2018 was an extremely intense year in the field of cybersecurity. The Verizon Data Breach Report confirmed 2,216 breaches across 65 countries. From what the experts say, we can expect 2019 to be intense as well. According to a report by Cybersecurity Ventures, it’s predicted that by 2021 cybercrime will cost the world $6 trillion annually. The report also predicts that by 2021 there will be 3.5 million unfilled cybersecurity positions. Why is there such a massive shortfall of cybersecurity professionals? In part, the answer lies in the gender gap that plagues the cybersecurity profession. Simply put, women are needed in cybersecurity.
Women Needed in Cybersecurity
In 2013, women made up only 11 percent of the global cybersecurity workforce. Jump forward 5 years to 2018 and a report form Cybersecurity Ventures states that women represent just 20 percent of the global workforce in cybersecurity. The gender gap is not closing quickly enough to meet the shortfall crisis of cybersecurity professionals. What can be done to encourage women to join the ranks of cybersecurity professionals? Two keys to open the cybersecurity door for women are education and environment.
The perception held by both men and women is that cybersecurity is a masculine career. Therefore, education is vital to change this perception. Education that starts early will have the most powerful impact. Parents and guardians, teach your children that both girls and boys can excel in the fields of science, technology, engineering, and science. If you are the parent or guardian of a girl encourage her to pursue STEM curriculum. Show her that there are programs and scholarships designed to engage and promote women in cybersecurity. Helpful ideas for parents and guardians, can be found in this newsletter, Teach Early, Teach Often: Cybersecurity Education for Children. A few programs and organizations that get young girls and women involved in cybersecurity are:
- AWSN – Australian Women in Security Networks
- WSC – The Women’s Society of Cyberjutsu
- Social-Engineer Capture The Flag (The SECTF)
- Masters Level Social Engineering
- Cyber First Girls
- Good girls write code
- Girls who code
- Raytheon’s Women Cyber Security Scholarship Program
- SWSIS Scholarships for Women Studying Information Security
Entering a male-dominated field can be intimidating for women. Government Technology reports on some of the issues facing women. They include: insensitivity in the workplace, the glass ceiling, and a pop culture where the images of tech workers are mostly male.
To attract and keep women in the cybersecurity field, these issues must be addressed. If you are an enterprise looking to fill cybersecurity positions, search for women to hire and promote; doing so will help shatter the glass ceiling. Additionally, broaden the imagery of cybersecurity professionals to include women. The standard picture doesn’t always have to be a guy in a hoodie, or a man in a mask, does it? Don’t simply ignore the issue of insensitivity in cybersecurity culture and the workplace. Take ownership of it and look to effect change by implementing workplace training that promotes respect. Doing so will put your enterprise in a leading position to meet the shortfall of unfilled cybersecurity positions. You will benefit by having a more diverse and innovative workforce. Commenting on the value of women in the cybersecurity field, The University of San Diego quoted this insightful comment from the NCIS, “Diversity encourages a culture where divergent opinions can be brought together to develop innovative solutions to solve some of the toughest problems our nation faces today.”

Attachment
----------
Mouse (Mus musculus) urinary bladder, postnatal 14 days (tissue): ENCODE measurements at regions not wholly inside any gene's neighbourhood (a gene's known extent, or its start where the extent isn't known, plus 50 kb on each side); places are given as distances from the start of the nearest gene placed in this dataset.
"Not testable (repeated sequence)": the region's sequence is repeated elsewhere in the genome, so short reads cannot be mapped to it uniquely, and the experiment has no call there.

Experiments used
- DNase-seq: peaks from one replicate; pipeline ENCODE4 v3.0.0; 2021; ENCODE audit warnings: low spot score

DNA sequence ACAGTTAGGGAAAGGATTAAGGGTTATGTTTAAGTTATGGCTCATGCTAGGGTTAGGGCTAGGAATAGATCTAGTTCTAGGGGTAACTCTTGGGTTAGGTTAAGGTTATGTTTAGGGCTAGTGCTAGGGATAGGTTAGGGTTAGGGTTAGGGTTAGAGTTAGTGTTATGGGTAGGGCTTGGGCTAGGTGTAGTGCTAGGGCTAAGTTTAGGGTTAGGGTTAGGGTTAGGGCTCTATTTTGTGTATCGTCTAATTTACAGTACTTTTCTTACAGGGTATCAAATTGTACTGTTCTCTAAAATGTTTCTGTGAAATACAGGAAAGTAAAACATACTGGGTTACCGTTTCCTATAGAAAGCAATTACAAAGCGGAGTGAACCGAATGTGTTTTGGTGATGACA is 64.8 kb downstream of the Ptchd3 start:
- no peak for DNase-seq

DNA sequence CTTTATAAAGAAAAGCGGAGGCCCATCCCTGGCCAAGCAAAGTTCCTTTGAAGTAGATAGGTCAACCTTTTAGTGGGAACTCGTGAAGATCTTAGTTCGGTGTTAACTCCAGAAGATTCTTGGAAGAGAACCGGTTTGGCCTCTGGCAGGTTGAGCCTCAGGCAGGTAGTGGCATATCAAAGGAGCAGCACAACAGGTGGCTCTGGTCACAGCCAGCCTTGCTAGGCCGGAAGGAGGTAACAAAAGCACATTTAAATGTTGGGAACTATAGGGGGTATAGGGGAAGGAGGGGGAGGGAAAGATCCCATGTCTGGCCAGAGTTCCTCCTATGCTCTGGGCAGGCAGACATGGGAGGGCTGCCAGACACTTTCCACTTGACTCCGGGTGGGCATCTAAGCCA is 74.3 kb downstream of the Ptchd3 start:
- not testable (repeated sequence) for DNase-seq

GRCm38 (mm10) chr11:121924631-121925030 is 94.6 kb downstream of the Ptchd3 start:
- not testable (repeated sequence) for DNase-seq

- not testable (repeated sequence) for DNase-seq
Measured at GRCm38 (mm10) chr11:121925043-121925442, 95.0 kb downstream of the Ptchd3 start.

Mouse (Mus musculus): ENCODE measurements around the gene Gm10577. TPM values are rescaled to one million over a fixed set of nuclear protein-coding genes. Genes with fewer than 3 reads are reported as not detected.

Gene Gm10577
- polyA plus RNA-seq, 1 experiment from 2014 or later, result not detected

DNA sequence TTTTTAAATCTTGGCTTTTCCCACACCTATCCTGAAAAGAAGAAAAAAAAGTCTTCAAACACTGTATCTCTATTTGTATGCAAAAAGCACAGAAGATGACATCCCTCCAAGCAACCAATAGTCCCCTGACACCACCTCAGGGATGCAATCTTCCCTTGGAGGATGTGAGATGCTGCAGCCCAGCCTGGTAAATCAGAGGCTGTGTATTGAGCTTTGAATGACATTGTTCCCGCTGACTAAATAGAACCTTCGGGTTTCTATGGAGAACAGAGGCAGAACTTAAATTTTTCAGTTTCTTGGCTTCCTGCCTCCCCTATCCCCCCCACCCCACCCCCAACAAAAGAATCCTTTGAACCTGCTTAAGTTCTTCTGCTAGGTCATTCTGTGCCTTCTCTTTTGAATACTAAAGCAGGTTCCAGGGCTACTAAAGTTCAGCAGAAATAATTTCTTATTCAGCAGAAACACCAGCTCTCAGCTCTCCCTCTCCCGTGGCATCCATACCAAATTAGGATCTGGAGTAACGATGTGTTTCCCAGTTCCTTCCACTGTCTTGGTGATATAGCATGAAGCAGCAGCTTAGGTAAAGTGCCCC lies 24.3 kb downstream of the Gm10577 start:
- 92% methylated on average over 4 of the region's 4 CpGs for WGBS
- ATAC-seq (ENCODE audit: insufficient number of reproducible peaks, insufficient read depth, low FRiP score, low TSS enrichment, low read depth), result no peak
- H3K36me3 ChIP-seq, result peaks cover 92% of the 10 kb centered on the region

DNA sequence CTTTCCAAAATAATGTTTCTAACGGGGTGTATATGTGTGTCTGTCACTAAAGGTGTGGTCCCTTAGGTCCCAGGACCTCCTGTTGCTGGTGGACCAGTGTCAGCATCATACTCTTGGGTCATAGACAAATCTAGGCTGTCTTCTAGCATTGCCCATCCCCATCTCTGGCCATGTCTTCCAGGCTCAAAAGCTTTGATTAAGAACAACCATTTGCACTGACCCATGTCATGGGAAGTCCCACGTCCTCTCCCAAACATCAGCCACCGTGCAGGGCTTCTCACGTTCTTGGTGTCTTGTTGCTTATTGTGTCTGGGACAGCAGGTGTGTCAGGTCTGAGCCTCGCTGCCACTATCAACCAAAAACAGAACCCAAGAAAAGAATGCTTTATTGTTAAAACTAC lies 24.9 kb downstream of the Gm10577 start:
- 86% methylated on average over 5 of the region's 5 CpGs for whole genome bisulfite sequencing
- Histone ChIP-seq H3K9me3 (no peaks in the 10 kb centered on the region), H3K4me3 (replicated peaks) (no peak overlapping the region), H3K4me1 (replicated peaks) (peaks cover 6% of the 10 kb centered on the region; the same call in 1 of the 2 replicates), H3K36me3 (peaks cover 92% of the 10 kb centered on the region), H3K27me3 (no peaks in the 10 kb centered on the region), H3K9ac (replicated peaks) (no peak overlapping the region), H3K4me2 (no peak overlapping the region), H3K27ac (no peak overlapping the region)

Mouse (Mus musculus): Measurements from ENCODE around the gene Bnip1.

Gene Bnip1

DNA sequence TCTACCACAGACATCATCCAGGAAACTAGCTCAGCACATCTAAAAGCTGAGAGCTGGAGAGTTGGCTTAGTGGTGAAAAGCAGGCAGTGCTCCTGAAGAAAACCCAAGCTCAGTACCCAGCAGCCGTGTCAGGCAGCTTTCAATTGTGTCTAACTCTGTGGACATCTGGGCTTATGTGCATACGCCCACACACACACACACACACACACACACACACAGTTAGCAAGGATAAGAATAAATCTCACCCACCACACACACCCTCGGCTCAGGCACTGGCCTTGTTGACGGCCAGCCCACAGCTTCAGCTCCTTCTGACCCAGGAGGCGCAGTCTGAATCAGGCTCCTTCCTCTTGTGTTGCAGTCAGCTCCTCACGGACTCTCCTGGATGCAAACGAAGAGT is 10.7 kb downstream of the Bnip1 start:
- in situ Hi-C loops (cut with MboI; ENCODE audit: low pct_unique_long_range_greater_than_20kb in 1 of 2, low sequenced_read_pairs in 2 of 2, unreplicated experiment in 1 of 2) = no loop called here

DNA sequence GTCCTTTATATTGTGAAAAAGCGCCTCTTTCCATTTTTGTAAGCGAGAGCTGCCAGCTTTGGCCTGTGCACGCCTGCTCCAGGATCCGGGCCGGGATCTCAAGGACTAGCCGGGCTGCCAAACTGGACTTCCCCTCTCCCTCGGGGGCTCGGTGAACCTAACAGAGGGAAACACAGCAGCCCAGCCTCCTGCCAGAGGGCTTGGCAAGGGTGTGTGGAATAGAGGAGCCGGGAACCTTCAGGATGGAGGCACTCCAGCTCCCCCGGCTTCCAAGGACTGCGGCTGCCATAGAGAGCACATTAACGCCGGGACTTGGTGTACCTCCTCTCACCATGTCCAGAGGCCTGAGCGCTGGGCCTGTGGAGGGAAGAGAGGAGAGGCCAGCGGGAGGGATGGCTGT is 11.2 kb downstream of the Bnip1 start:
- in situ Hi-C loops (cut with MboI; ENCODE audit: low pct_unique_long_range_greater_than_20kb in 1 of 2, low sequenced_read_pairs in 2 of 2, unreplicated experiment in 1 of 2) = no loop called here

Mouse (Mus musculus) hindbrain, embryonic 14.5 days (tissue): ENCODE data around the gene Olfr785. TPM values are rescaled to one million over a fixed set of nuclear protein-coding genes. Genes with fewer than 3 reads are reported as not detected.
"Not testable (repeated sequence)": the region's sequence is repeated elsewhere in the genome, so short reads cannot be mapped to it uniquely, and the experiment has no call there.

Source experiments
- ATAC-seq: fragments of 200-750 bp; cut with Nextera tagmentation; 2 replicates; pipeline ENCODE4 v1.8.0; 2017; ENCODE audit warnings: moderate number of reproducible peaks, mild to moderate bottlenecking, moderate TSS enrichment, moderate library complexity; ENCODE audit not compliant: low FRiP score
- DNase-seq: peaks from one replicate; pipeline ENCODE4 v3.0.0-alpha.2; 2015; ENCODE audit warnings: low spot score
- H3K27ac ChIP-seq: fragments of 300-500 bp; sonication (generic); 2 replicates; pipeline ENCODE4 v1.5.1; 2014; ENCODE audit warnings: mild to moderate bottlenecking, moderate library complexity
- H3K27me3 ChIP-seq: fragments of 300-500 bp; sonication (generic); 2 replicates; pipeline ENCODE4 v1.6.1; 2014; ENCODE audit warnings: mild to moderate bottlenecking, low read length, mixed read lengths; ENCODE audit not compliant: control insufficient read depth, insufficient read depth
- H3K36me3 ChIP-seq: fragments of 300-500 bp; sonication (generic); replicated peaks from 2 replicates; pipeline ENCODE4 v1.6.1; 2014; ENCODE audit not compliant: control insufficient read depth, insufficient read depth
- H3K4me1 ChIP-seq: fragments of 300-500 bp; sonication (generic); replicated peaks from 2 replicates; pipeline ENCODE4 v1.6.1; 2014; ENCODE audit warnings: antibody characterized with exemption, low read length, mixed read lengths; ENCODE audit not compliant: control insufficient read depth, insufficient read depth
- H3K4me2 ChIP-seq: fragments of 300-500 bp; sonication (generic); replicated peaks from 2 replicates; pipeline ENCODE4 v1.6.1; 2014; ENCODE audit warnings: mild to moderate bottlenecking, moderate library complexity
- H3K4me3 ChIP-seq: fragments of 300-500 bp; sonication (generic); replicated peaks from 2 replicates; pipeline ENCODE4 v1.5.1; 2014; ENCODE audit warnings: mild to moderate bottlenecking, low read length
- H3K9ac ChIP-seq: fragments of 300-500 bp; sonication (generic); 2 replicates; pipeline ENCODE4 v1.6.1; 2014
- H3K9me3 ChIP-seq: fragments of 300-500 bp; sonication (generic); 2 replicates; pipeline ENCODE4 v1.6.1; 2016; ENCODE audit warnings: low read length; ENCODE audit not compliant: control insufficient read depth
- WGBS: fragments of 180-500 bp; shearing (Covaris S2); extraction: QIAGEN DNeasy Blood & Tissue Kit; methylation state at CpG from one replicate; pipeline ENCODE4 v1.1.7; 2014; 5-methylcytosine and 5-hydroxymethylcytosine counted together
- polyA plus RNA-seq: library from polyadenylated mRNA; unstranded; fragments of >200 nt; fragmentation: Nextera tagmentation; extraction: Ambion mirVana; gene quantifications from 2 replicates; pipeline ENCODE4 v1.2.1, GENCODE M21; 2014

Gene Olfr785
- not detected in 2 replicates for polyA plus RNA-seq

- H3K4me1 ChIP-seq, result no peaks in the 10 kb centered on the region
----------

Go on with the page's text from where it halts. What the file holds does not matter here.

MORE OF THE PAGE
Women in cybersecurity!
Are you a woman contemplating a career in cybersecurity? If so, a go-to list of female cybersecurity professionals will motivate you. Their efforts to change the face of cybersecurity are inspirational. Here are three must have resources:
- 10 Women in Cybersecurity You May Not Know But Should.
- From SECTF to pro SE with Rachel and Whitney
- Cybersecurity Consultant
We’re proud to say that our own @CatMurd0ck is mentioned by DarkReading’s 10 Women in Cybersecurity You May Not Know but Should. Cat received the highest OSINT score ever at the SECTF competition hosted by Social-Engineer.org. A few months later, Chris Hadngay, CEO of Social-Engineer, LLC hired her as a pentester and podcast panelist.
Women are needed in the cybersecurity field. The need to bridge the gender gap in cybersecurity is recognized by both corporations and government organizations. Leaders, if you are searching for great talent, don’t forget that women are an under-tapped resource!